FIG. 12 depicts the heat pack with its handle bent in half. Note how this creates pressure that causes a ballooning of the outer wall of the container (at the opposite end), pushing the liquid chemical (e.g., Sodium Acetate) in a forward direction (indicated by the arrow in FIG. 12).

FIG. 13 depicts the heat pack of FIG. 12 with an added pad 960, preferably made of a non-abrasive, lint-free material (e.g., gauze). The material is preferably glued to the outside surface of the outer wall 110, opposite the handle. The material 960 may stop short of covering the entire surface of the outer wall, as shown in the example of FIG. 13, allowing a view of the crystals inside the container through a preferably transparent outer wall. As an alternative, the material 960 may be wrapped around the entire surface of the outer wall 110 (in the case where no handle 940 is provided). This material may be pre-soaked in a hypoallergenic, antibacterial, pH-controlled detergent (e.g., baby shampoo), with or without an antibiotic formulation (e.g., erythromycin, bacitracin, or neomycin/polymyxin).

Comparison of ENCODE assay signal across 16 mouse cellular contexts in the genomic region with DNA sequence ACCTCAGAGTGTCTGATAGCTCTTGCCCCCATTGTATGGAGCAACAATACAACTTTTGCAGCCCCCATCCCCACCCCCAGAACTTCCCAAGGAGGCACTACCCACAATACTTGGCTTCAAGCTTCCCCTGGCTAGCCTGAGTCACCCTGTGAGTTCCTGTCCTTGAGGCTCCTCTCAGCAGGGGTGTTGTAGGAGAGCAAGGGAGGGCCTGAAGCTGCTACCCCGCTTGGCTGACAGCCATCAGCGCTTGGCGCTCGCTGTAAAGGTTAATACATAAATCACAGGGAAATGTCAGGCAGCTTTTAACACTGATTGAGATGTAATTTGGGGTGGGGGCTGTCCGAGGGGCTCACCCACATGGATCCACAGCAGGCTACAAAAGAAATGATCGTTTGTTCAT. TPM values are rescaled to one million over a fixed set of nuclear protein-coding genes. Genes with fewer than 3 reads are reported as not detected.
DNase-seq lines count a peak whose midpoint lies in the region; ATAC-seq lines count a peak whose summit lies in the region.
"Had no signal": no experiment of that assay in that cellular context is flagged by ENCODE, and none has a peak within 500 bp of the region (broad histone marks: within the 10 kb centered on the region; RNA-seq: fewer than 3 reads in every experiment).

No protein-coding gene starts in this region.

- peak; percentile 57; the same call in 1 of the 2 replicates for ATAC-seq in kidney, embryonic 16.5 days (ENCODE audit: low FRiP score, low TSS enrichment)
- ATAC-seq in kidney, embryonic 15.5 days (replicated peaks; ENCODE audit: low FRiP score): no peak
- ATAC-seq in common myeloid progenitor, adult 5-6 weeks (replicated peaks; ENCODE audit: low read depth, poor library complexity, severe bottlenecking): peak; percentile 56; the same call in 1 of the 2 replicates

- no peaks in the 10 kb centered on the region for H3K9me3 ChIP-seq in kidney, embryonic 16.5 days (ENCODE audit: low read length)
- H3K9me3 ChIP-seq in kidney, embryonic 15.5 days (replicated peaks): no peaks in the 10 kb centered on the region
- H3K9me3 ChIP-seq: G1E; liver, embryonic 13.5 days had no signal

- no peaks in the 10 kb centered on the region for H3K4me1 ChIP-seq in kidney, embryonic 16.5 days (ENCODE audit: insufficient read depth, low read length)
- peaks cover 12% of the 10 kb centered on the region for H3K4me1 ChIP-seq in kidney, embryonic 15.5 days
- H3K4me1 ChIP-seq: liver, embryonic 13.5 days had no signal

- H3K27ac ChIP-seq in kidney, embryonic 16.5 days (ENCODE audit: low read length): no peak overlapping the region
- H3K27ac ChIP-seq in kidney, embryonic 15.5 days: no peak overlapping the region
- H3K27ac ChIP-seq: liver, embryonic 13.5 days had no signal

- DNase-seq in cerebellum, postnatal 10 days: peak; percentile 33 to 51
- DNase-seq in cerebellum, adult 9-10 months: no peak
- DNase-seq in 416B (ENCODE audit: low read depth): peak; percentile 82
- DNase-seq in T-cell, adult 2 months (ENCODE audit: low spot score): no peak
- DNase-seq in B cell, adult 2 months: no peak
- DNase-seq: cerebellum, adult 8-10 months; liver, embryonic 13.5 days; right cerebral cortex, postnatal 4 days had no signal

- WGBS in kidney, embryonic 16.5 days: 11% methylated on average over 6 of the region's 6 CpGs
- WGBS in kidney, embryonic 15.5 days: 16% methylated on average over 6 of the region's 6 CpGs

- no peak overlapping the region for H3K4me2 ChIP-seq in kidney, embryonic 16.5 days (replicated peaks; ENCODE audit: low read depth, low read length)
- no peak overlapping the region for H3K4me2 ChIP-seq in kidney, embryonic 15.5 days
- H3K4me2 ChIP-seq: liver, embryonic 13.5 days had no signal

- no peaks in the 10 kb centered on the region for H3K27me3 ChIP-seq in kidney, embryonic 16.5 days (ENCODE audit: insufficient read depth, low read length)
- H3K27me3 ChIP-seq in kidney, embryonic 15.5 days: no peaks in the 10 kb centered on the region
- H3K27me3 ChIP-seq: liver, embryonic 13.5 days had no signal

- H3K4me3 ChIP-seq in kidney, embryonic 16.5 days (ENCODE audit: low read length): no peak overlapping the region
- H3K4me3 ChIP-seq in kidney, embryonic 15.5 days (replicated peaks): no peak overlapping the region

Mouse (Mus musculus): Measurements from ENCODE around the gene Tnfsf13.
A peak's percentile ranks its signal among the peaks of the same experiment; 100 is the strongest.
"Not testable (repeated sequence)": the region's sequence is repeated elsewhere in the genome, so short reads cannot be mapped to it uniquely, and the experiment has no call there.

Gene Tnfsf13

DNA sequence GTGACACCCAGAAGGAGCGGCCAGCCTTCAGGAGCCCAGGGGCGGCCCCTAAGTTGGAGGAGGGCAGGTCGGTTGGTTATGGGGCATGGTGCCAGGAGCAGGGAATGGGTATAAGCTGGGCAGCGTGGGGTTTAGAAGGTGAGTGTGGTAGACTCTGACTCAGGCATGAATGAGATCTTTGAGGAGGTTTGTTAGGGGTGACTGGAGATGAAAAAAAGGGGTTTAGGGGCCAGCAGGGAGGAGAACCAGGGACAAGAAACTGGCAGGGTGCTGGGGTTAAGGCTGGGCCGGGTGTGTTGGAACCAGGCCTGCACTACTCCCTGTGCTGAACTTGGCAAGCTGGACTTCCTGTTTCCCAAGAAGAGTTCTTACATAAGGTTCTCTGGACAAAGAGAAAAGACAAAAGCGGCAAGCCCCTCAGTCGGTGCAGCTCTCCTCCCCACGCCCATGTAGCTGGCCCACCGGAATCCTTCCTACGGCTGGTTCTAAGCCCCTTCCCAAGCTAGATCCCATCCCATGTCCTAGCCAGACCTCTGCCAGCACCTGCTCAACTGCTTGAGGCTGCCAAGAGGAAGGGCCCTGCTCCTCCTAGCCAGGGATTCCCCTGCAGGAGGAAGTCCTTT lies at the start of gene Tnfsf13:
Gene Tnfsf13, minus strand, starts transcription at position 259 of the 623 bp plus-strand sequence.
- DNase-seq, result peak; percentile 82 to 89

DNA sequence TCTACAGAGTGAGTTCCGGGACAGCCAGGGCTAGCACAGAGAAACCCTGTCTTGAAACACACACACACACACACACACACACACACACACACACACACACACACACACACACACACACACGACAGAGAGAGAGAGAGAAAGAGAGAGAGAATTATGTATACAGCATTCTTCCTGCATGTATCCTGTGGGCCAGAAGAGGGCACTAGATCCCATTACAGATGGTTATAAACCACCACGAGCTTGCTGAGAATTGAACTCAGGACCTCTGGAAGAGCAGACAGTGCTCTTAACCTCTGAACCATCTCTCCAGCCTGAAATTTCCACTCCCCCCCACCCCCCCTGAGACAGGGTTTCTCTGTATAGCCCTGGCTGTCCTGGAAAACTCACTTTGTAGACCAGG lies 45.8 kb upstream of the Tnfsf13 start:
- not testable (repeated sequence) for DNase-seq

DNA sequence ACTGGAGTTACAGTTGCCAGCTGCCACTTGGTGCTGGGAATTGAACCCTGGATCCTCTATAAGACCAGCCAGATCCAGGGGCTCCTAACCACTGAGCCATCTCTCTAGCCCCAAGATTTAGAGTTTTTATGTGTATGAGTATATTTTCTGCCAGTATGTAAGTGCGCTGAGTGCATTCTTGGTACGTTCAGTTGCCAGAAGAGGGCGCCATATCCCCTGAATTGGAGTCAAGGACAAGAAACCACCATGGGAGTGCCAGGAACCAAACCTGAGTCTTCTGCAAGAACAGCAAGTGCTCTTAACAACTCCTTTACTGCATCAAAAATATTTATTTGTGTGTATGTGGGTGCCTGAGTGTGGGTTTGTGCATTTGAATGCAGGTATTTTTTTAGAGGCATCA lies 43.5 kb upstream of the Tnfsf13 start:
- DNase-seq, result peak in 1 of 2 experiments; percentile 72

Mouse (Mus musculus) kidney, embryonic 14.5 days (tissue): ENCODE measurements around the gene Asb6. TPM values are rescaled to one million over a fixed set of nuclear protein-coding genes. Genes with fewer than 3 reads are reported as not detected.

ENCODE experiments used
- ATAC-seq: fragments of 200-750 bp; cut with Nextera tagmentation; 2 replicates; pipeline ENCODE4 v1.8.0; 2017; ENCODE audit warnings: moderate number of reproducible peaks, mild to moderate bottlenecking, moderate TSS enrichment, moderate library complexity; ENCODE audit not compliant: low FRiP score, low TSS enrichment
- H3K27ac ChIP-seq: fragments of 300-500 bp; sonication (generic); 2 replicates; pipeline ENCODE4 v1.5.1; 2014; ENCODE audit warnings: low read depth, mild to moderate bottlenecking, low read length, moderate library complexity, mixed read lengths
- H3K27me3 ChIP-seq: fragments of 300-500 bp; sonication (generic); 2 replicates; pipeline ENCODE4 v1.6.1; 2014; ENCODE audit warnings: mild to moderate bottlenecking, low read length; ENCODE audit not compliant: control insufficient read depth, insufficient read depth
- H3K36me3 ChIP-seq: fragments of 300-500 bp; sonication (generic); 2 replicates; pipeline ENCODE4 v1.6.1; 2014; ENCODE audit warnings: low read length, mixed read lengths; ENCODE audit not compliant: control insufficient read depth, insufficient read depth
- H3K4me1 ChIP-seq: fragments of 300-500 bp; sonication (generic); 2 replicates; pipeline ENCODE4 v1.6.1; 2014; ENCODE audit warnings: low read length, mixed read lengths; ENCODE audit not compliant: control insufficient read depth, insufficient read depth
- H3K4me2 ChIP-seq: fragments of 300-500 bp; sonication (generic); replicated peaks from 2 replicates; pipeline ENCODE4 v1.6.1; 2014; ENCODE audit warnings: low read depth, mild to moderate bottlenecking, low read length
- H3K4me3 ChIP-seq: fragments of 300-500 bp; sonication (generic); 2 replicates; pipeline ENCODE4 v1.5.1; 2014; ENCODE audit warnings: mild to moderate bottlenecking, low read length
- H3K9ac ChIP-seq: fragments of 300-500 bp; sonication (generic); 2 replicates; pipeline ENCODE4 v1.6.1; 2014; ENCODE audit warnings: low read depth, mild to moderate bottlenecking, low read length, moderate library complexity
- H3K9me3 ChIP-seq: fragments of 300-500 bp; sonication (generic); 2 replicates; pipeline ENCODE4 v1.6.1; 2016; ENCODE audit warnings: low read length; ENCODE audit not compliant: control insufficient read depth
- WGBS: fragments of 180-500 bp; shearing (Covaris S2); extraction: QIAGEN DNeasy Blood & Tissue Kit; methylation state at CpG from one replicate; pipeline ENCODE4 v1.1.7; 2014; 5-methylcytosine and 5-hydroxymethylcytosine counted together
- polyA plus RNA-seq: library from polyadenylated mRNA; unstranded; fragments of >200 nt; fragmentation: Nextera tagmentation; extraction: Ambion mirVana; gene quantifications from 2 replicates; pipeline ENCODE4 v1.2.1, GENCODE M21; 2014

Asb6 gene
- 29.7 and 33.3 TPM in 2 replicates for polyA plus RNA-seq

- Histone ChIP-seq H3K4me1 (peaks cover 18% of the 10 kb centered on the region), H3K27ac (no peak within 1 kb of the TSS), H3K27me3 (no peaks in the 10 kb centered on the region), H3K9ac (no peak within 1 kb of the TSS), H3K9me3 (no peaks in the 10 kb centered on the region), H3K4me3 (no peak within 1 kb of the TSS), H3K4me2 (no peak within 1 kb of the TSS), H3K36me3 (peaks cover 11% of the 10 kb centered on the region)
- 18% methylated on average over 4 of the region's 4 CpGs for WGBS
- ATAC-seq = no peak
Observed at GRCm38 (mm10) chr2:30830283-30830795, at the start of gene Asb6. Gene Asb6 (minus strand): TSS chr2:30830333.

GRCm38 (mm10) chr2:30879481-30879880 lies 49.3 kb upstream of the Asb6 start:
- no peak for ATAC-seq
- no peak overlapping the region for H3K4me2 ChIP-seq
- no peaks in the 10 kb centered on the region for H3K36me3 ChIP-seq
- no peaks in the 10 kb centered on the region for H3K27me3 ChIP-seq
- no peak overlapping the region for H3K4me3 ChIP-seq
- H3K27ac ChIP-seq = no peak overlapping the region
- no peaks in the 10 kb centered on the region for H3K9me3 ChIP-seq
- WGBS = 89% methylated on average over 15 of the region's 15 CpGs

FIG. 14 depicts a 3-dimensional view of an alternate design for the exothermic warm compress. In this figure the compress is depicted in its flat configuration. Here, the metal piece 920 can be free-floating inside, or it can be attached to an inside wall (also referred to as inner wall) of the outer non-permeable membrane 110, and is in contact with another chemical 719 inside the closed bag that is formed by the outer membrane 110. The edges or ends 721, 722 of the non-permeable outer membrane 110, when moved towards each other as a portion 723 of the membrane 110 between them is bent, will serve as a handle that can be used to grab the compress between the thumb and the forefinger and/or middle finger of the user's hand (see FIG. 15, which shows the compress folded in half, and the metal piece 920 bent as a result). A piece 726 of absorptive material, presoaked in a pH-controlled detergent, with or without an ophthalmic antibiotic solution, may be attached to the central part of the outer non-permeable membrane 110 (centered between the two ends 721, 722), on its outside, as shown. This material will thus be in direct contact with the periocular skin when the compress is in use. FIG. 17 shows an instance of use of the embodiment of FIG. 14, where the far end of the folded compress is pressed against the user's peri-orbital region 320, and its near ends 721, 722 can be grasped by the user's hand (not shown). Note that handle extensions 728, 729 can be provided that extend beyond the ends 721, 722, as shown in FIG. 14.